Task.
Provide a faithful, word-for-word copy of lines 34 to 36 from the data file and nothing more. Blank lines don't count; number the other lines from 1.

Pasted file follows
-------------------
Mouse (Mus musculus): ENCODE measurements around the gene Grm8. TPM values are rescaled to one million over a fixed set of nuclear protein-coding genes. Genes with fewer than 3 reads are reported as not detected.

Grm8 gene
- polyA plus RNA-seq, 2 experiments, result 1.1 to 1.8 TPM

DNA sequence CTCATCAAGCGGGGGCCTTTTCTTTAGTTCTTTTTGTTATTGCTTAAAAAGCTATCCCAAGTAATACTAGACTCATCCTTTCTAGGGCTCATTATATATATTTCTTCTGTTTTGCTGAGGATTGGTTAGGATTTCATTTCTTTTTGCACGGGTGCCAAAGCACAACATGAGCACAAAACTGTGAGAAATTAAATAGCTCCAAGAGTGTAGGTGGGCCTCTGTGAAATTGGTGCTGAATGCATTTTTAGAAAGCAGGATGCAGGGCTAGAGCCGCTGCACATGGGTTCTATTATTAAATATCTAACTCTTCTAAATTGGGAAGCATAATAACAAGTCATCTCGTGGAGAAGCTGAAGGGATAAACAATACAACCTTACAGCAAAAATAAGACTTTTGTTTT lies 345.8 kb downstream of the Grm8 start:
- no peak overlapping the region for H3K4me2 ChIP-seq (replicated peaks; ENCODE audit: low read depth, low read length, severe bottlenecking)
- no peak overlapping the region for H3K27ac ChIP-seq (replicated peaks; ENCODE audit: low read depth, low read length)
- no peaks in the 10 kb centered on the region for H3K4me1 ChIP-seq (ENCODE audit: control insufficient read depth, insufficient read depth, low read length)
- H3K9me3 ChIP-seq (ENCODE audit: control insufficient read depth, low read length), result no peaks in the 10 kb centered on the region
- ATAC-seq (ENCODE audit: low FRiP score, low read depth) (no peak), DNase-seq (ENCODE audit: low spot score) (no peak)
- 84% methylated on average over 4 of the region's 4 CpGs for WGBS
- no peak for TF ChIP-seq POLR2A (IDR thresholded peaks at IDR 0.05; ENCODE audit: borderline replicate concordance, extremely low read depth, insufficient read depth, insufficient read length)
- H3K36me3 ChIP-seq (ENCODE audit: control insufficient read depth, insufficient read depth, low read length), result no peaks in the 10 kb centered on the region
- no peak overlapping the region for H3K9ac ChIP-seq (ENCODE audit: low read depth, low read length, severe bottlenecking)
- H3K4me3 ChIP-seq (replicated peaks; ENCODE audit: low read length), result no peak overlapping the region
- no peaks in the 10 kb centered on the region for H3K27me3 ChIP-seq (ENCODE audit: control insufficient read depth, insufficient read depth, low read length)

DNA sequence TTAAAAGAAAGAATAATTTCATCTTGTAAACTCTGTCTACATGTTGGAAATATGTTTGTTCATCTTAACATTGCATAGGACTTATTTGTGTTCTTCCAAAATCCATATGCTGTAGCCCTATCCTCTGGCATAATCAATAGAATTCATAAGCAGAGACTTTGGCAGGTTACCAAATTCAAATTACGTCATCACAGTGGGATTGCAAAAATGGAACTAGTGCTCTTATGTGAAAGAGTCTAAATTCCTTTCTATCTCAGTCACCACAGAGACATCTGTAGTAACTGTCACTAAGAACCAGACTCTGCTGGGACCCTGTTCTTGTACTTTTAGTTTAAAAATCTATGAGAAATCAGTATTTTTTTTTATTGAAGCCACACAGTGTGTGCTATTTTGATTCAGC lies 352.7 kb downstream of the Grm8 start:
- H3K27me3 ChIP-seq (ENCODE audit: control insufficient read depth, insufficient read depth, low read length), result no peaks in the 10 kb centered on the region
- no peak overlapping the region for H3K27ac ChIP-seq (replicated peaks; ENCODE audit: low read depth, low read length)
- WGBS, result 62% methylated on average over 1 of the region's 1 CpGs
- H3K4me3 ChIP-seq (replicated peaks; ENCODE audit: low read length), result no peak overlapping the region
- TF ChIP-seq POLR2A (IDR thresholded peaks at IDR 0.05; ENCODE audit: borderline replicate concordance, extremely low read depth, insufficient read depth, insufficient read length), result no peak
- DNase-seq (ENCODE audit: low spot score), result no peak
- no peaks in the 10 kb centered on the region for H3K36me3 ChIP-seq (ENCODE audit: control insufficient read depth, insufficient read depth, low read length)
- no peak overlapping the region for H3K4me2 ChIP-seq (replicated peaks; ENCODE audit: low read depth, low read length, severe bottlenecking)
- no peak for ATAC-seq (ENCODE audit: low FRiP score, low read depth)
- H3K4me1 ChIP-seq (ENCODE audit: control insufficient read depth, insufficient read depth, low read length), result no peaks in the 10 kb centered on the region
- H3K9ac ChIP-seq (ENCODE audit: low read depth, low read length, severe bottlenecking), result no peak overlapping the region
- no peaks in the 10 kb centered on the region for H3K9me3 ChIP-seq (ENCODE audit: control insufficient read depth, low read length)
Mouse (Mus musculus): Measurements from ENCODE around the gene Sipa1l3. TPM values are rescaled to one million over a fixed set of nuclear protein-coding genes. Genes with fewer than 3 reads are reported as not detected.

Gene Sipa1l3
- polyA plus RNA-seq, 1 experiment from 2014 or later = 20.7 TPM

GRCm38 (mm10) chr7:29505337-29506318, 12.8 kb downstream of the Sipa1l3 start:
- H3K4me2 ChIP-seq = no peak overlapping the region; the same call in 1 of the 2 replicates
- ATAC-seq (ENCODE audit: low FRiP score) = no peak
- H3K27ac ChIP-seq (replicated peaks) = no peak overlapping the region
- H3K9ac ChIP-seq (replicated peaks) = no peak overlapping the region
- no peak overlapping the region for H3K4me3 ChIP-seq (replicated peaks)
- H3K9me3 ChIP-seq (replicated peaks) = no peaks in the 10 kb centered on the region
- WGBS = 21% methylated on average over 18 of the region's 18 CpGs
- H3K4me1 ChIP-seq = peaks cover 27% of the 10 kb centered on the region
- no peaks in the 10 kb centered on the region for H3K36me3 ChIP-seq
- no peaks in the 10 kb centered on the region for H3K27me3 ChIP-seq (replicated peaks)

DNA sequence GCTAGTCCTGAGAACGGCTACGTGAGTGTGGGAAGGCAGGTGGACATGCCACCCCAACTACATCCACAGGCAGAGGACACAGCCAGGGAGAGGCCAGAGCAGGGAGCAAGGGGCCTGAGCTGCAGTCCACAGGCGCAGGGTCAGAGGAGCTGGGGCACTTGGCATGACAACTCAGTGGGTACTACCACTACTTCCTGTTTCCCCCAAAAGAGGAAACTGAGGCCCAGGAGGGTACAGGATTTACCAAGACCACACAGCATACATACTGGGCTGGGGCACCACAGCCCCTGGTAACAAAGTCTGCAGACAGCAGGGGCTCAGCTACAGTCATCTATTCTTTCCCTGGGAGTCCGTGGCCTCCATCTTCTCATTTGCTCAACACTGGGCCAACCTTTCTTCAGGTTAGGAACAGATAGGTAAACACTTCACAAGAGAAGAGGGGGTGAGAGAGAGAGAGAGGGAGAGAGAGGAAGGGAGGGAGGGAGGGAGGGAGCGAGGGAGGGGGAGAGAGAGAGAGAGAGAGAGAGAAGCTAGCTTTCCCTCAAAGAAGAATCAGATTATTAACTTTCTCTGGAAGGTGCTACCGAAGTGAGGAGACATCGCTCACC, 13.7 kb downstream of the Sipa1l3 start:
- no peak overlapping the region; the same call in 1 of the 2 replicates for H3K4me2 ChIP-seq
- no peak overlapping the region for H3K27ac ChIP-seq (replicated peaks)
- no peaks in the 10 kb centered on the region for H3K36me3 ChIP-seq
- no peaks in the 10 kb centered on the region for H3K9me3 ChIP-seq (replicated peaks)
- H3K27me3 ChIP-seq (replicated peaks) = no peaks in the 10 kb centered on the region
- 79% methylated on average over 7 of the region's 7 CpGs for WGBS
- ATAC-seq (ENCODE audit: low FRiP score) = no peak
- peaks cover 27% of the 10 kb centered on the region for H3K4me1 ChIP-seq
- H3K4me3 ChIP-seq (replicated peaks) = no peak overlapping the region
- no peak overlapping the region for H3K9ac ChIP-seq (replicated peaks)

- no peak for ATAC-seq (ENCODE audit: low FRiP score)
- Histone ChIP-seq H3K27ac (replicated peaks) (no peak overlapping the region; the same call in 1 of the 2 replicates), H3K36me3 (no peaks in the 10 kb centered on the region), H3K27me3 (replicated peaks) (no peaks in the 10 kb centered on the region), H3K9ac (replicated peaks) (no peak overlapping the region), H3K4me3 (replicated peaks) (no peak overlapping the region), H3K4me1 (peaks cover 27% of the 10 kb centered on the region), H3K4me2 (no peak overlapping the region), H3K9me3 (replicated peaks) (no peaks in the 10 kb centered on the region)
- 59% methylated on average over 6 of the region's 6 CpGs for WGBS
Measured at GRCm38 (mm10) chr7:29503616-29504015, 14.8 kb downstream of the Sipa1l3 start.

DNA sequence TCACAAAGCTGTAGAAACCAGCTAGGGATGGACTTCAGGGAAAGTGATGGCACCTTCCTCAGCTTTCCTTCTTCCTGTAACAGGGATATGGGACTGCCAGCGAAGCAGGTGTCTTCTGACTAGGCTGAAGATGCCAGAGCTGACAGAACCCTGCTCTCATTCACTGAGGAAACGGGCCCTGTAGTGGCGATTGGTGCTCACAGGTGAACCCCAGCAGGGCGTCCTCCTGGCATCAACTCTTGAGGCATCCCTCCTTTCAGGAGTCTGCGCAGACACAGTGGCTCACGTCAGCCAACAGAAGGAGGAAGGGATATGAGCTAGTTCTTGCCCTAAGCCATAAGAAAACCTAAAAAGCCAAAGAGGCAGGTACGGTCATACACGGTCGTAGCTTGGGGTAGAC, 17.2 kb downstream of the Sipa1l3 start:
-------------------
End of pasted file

- ATAC-seq (ENCODE audit: low FRiP score) = no peak
- H3K27ac ChIP-seq (replicated peaks) = no peak overlapping the region
- H3K9ac ChIP-seq (replicated peaks) = no peak overlapping the region